A police officer, who was directed to Unicorn Graphics to look for the suspect, learned that no black courier had entered the office, although he saw what appeared to be the assailant's motorcycle on the lot. While in the office, the officer requested and obtained a description from another officer who was still at the crime scene with the complaining witness. That description came back for an "Oriental male with acne." Observing that appellant, who was in the office, could be either "Oriental" or Hispanic and that he had an uneven complexion, the officer took him outside for a show-up and gave him Miranda warnings. Before they went outside, appellant obtained from his locker a red jacket, and the officer observed a black jacket inside the locker. Appellant asked what was going to happen, and the officer responded that if appellant was not identified, he would be free to go. Appellant volunteered that he wasn't at the gas station and he didn't do anything. Ms. Goldsmith positively identified appellant as her assailant, but she said that earlier he had been wearing a black jacket and a white helmet. The officer went back inside the office and asked which of the two or three helmets on a table belonged to appellant. Someone pointed to a white one. The officer took the helmet and a black jacket, which he obtained from appellant's locker, to Ms. Goldsmith. She identified the items as those worn by appellant.

The trial court granted appellant's motion to suppress the jacket, but denied the motion to suppress the helmet, the identification and the statement. We agree with the trial court that the information known to the arresting officer, including the later description obtained from the officer who was with the victim, and the arresting officer's observations that appellant appeared to match the description was sufficient to support appellant's brief detention to allow the crime victim to view him. Terry v. Ohio, 392 U.S. 1, 21, 20 L. Ed. 2d 889, 88 S. Ct. 1868 (1968); see also In re J.G.J., 388 A.2d 472, 474 (D.C. 1978). Therefore, we reject appellant's argument that the identification and seizure of the evidence resulted from an unlawful detention and arrest. We reject also appellant's claim that the helmet should have been suppressed because of his expectation of privacy in the open office. The court found, and the record supports, that the office was open to those who walked in, as the officer did here. A brief detention of property for identification is permissible under Terry principles. United States v. Place, 462 U.S. 696, 706, 77 L. Ed. 2d 110, 103 S. Ct. 2637 (1983). *fn2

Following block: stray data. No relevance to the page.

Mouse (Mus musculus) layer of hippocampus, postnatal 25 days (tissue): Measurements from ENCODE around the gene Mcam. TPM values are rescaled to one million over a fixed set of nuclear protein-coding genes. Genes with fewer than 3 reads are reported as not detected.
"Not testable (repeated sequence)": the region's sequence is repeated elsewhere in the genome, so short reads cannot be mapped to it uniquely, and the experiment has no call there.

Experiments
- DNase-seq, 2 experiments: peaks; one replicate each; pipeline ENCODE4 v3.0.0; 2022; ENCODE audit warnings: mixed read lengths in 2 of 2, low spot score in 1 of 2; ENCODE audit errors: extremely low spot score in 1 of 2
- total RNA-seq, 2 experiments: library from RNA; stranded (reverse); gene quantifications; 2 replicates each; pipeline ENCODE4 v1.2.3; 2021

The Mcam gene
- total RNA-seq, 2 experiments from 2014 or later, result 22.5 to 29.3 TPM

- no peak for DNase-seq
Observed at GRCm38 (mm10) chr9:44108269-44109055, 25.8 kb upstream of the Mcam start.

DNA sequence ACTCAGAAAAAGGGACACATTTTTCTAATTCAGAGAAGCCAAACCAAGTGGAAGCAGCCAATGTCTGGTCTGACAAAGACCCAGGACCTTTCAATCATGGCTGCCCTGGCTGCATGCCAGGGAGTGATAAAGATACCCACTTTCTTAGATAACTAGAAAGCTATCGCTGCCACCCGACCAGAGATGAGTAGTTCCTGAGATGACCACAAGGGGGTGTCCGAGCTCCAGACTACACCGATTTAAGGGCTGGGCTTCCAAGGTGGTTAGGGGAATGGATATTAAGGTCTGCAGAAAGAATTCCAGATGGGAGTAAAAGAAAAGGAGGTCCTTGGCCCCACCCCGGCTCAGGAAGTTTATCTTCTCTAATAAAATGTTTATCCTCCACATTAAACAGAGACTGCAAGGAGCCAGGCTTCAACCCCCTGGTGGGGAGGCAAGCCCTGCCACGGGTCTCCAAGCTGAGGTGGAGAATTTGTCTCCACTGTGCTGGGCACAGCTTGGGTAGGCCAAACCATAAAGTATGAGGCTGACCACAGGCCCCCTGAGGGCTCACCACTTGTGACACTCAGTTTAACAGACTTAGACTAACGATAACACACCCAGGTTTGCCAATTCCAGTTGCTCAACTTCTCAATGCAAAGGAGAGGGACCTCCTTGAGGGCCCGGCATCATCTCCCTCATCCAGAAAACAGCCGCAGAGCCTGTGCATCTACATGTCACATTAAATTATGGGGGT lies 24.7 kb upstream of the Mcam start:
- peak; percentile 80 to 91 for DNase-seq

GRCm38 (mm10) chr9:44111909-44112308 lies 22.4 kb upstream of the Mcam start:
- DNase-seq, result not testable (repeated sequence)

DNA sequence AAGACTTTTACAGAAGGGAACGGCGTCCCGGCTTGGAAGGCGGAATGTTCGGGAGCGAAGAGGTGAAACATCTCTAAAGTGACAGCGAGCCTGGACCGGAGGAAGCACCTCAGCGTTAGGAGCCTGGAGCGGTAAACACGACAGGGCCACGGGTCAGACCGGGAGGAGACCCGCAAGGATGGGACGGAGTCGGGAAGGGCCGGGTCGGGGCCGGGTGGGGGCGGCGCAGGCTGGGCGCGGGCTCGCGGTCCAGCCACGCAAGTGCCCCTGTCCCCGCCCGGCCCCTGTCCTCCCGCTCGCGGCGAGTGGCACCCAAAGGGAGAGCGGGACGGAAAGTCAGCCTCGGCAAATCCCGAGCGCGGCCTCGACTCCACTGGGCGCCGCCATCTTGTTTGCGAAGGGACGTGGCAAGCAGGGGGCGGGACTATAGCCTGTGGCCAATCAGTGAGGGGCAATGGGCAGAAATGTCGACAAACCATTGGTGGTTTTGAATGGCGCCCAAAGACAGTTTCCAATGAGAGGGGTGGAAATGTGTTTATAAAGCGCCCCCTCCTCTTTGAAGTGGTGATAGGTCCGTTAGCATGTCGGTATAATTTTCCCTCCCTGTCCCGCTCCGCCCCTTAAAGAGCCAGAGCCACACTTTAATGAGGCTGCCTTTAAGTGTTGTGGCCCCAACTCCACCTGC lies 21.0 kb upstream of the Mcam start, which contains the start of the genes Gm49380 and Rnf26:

Appellant next argues that the trial court erred in denying a motion to dismiss based on destruction of evidence and failure of the government to disclose certain physical evidence until mid-trial. The subject of the destroyed evidence claim was the paper towel used by the fourth victim to wipe her face after the incident. She discarded the paper towel after the police officer on the scene told her she could do so when she asked him what to do with it. Under the circumstances, no bad faith was shown on the part of the police officer in failing to preserve the evidence; therefore, the trial court did not err in denying the motion to dismiss. See Arizona v. Youngblood, 488 U.S. 51, 109 S. Ct. 333, 336-37, 102 L. Ed. 2d 281 (1988). *fn3 Nor do we find an abuse of discretion in the trial court's ruling under Super. Ct. Crim. R. 16. See Brown v. United States, 372 A.2d 557, 561 (D.C. 1977).

Appellant also argues that he was prejudiced by the court's ruling which would have allowed the government to offer in rebuttal the negative test results on a substance taken from another victim's automobile. On the third day of trial the prosecutor informed the court that he had just become aware of the information. In opening statements, defense counsel had alleged that the government had destroyed critical evidence, and the government sought to offer the negative test results evidence to refute appellant's claim. In view of the court's ruling, appellant declined to offer evidence related to the destruction of the paper towel ...